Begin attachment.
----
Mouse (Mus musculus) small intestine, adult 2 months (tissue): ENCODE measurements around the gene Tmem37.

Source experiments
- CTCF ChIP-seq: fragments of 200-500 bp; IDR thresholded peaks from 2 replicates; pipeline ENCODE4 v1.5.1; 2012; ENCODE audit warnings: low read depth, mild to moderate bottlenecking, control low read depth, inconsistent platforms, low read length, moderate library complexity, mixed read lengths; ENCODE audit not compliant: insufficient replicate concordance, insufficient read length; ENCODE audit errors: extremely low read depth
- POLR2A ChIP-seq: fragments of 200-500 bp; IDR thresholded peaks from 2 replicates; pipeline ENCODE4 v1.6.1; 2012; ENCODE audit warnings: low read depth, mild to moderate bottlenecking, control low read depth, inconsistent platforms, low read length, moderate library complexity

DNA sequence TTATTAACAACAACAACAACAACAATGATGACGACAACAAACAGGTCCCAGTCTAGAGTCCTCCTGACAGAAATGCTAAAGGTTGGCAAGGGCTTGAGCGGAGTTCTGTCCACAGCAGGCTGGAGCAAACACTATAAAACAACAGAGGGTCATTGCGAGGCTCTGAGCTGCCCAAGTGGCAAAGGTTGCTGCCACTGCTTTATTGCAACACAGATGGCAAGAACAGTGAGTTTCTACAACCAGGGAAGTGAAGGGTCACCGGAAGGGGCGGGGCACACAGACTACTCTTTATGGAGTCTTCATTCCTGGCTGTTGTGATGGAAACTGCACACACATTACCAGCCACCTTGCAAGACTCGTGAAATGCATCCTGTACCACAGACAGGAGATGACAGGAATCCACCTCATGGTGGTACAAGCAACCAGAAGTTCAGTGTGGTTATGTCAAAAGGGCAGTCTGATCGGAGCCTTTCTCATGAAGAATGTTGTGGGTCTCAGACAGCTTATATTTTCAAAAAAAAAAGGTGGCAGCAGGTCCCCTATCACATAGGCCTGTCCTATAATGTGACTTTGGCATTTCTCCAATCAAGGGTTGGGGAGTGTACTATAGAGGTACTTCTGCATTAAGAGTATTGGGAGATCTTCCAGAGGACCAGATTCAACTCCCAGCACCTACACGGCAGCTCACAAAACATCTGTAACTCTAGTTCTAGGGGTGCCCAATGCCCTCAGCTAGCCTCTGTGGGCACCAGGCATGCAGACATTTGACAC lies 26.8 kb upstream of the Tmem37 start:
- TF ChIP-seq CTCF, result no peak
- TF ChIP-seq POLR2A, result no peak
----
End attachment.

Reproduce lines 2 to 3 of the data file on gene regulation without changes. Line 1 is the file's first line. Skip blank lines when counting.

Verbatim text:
Source experiments
- CTCF ChIP-seq: fragments of 200-500 bp; IDR thresholded peaks from 2 replicates; pipeline ENCODE4 v1.5.1; 2012; ENCODE audit warnings: low read depth, mild to moderate bottlenecking, control low read depth, inconsistent platforms, low read length, moderate library complexity, mixed read lengths; ENCODE audit not compliant: insufficient replicate concordance, insufficient read length; ENCODE audit errors: extremely low read depth